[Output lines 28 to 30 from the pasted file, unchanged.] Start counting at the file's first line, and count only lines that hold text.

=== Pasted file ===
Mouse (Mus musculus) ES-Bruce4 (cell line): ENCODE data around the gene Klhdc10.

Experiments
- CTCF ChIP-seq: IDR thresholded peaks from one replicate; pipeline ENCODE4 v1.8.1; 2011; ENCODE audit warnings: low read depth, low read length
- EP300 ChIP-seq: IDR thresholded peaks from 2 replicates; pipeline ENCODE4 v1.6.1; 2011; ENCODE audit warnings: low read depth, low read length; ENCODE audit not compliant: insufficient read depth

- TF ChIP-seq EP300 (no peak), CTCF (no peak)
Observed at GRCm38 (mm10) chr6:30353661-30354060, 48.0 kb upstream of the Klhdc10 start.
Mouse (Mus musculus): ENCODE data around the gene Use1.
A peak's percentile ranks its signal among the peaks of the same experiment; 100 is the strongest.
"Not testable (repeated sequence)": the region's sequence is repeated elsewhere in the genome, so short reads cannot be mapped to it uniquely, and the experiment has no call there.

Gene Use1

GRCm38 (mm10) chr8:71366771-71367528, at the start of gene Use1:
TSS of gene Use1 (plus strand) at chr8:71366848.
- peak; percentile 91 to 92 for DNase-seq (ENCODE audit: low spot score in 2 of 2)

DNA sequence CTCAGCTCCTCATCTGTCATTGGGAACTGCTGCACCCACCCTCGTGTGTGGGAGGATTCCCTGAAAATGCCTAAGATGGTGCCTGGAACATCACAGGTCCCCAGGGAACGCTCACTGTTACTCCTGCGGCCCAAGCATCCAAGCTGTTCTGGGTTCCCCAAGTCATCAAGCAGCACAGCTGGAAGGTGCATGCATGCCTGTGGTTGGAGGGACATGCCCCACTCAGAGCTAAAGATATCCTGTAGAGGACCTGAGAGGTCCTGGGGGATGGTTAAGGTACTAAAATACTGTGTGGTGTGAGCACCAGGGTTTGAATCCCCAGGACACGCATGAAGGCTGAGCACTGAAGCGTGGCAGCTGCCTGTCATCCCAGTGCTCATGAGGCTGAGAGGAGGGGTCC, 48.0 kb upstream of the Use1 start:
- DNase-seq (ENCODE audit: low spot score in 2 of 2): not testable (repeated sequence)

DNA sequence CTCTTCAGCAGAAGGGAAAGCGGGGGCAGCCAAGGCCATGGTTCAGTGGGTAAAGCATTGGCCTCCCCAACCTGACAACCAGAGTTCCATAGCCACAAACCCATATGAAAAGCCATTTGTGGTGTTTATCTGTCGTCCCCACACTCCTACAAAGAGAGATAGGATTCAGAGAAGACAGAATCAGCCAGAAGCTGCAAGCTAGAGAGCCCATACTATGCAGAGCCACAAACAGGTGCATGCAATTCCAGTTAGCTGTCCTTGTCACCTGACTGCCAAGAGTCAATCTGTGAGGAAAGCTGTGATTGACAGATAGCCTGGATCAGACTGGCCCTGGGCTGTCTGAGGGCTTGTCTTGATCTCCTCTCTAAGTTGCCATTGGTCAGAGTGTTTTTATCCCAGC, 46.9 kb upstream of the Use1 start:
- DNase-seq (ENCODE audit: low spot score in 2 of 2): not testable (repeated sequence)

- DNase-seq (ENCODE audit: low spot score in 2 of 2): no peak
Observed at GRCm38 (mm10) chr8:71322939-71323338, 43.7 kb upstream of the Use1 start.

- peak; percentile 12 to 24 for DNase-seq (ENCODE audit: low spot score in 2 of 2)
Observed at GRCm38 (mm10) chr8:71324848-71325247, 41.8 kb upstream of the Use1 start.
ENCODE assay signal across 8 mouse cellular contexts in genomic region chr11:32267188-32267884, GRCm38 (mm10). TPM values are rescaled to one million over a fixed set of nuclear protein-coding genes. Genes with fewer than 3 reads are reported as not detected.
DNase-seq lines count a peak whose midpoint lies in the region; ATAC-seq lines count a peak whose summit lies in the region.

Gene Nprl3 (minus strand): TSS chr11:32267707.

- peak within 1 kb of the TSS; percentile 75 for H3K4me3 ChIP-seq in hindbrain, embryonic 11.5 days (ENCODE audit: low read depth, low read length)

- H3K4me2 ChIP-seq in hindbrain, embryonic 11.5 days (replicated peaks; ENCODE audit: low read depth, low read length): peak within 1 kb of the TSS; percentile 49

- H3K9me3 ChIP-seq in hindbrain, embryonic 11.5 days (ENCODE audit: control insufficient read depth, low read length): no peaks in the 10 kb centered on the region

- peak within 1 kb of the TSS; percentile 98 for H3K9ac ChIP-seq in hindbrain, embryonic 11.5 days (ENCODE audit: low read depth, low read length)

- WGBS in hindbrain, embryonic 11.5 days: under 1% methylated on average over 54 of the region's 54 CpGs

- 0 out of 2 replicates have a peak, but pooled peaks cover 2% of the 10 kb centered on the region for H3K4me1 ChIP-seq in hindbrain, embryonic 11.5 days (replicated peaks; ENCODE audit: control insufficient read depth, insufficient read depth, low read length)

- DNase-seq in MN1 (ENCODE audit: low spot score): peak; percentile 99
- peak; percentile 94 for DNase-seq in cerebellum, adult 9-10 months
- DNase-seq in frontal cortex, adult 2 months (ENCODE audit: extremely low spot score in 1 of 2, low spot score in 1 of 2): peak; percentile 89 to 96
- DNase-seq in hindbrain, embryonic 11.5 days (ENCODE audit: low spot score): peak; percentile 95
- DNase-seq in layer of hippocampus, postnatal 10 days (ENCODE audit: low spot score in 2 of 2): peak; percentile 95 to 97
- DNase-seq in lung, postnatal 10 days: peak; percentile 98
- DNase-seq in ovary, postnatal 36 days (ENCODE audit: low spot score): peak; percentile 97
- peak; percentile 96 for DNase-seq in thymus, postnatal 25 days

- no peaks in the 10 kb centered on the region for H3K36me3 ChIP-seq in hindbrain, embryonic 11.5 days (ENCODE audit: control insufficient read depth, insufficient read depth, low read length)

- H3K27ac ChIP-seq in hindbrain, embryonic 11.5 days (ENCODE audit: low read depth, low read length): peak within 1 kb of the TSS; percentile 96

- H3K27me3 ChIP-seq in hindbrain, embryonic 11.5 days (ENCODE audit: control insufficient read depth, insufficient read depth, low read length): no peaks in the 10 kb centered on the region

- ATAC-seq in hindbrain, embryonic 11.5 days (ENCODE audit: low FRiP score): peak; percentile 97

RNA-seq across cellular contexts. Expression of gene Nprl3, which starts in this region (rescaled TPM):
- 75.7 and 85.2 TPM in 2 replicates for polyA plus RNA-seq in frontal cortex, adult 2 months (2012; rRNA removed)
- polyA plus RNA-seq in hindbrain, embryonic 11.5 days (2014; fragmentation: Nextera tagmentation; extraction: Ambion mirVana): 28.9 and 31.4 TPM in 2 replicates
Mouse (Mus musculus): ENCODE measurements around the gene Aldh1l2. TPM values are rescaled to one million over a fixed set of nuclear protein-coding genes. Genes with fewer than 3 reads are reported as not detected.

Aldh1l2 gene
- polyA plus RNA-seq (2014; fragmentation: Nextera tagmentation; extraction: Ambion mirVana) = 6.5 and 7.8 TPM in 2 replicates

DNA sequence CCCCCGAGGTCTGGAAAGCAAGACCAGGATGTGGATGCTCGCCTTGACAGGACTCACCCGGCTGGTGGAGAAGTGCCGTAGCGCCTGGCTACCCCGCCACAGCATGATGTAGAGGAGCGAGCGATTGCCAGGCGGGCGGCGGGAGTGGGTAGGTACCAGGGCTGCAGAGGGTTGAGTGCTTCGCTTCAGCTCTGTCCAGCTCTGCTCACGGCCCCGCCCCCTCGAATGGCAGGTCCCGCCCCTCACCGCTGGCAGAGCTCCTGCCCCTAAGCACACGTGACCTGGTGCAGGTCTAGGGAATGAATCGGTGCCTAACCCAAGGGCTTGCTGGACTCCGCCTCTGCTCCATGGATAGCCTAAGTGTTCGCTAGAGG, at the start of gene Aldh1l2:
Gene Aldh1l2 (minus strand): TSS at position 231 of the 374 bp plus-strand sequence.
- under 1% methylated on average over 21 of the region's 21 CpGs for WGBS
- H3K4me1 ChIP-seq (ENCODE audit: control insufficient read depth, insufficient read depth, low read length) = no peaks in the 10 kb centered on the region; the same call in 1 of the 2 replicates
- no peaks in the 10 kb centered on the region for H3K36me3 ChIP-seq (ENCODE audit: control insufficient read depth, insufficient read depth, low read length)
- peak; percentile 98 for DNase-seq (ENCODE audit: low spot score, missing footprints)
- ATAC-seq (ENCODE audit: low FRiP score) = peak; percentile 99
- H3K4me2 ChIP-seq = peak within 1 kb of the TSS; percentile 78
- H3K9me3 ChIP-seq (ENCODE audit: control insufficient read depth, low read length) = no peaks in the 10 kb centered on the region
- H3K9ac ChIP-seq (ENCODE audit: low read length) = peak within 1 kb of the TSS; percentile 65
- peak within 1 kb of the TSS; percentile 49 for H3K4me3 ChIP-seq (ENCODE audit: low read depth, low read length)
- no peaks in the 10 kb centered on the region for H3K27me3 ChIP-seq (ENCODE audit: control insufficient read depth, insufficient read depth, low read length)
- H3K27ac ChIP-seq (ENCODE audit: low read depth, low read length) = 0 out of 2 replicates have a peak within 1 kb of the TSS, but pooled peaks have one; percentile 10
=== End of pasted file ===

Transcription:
- peak within 1 kb of the TSS; percentile 98 for H3K9ac ChIP-seq in hindbrain, embryonic 11.5 days (ENCODE audit: low read depth, low read length)

- WGBS in hindbrain, embryonic 11.5 days: under 1% methylated on average over 54 of the region's 54 CpGs

- 0 out of 2 replicates have a peak, but pooled peaks cover 2% of the 10 kb centered on the region for H3K4me1 ChIP-seq in hindbrain, embryonic 11.5 days (replicated peaks; ENCODE audit: control insufficient read depth, insufficient read depth, low read length)